26/05/2017 11:18 BST | Updated 26/05/2017 11:18 BST

Malusi Gigaba's Name Was Mentioned In The 'Betraying The Promise' Report 43 Times

Gigaba's appointment as public enterprises minister marked the start of a "systematic process of reconfiguring" the boards of SOEs to ensure compliance, the report alleges.

Rogan Ward / Reuters
South Africa's Finance Minister Malusi Gigaba speaks at the World Economic Forum on Africa 2017 meeting in Durban, South Africa, May 4, 2017.

Finance Minister Malusi Gigaba's name was mentioned 43 times in a new, controversial report which highlights state capture in South Africa.

"Betraying The Promise: How South Africa Is Being Stolen" tracked the appointments and decisions Gigaba took during his tenure as public enterprises and finance minister, alleging he was one of President Jacob Zuma's key players in restructuring the boards of state-owned enterprises (SOEs), which "became broadly representative of 'Gupta-Zuma' interests".

This is contained in the 63-page report compiled by nine academics and researchers affiliated to the universities of Stellenbosch, Cape Town, Johannesburg and the Witwatersrand.

It alleges the appointment of Gigaba in November 2010 as public enterprises minister marked the start of a "systematic process of reconfiguring" the boards of SOEs to ensure compliance, starting with his attempt to get a little known Trade and Industry Department official and known Gupta associate, Iqbal Sharma, appointed as Transnet board chairperson in 2011 and the successful appointment of Brian Molefe as Transnet CEO in the same year.

According to the report, this, however, was only the first step in the repurposing of the SOEs.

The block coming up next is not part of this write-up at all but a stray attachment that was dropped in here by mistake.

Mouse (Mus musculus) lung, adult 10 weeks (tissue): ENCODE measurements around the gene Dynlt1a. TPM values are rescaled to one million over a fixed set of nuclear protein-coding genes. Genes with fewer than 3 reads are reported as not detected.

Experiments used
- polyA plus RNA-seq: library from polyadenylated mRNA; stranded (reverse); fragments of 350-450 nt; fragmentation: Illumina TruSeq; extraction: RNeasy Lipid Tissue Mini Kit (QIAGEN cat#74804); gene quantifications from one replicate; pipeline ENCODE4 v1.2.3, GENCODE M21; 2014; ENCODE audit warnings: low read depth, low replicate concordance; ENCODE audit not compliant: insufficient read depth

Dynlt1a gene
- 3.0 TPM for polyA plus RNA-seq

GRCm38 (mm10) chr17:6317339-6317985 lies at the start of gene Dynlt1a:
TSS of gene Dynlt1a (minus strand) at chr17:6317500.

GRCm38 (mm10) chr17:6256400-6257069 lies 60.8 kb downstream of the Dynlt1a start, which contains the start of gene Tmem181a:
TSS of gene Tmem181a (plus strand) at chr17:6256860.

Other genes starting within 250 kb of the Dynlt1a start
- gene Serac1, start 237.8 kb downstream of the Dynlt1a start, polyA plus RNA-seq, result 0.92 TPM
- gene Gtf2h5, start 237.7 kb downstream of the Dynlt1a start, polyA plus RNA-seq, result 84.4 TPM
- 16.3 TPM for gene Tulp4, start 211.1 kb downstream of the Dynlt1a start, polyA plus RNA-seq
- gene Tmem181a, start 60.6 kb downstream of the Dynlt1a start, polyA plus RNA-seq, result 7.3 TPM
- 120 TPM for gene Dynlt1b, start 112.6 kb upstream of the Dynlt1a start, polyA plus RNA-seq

The second was to allegedly exploit the loophole in the Public Finance Management Act that made it possible to use the procurement procedures of SOEs to benefit selected contractors who had been "sanctioned by the Gupta network".

"The loophole is that SOEs are not required to table their budgets and expenditure plans in Parliament, unlike government departments, which means they cannot be scrutinised in the same way as departmental budgets and expenditures. The details of SOE expenditure can, therefore, be hidden from public scrutiny," the report said.

Sharma was appointed to Transnet's board in December 2010. In 2011, Gigaba apparently wanted him appointed as board chairperson, but the Cabinet was harshly against this.

"This signaled that by 2011, Zuma had not yet secured a fully compliant Cabinet. Seemingly to circumvent Cabinet's veto, Transnet would later create a new structure, formally called the Board Acquisitions and Disposals Committee, to supervise the planned pipeline of future large-scale infrastructure," the report said.

Not long into their tenure, Molefe proclaimed bold plans to procure new trains for the transport of coal and iron-ore to Richard's Bay -- the project was worth R51 billion. Sharma was to oversee the process, but he allegedly approached one of the bidders, VR Laser, on behalf of Gupta associate, Salim Essa, and offered to buy the company. Over the years, the Guptas were said to have pocketed millions from the deal.

There were also widespread shuffles in the board members of Eskom and Denel under Gigaba's watch.

The report shows how the Guptas pocketed millions from deals with parastatals like Eskom, Transet and Denel.

It also mentions Gigaba's appointment as finance minister this year as the "takeover" of National Treasury.

"The centralisation of rent seeking to consolidate the symbiosis between the constitutional and shadow state has moved into a new implementation phase. The increased confidence and brazenness of the Gupta networks on SOE boards and in senior management since the reshuffle confirms this," the report said.

Now that they have control of the National Treasury via Gigaba, the power elite assumes they will have the wherewithal to centralise and control rent seeking."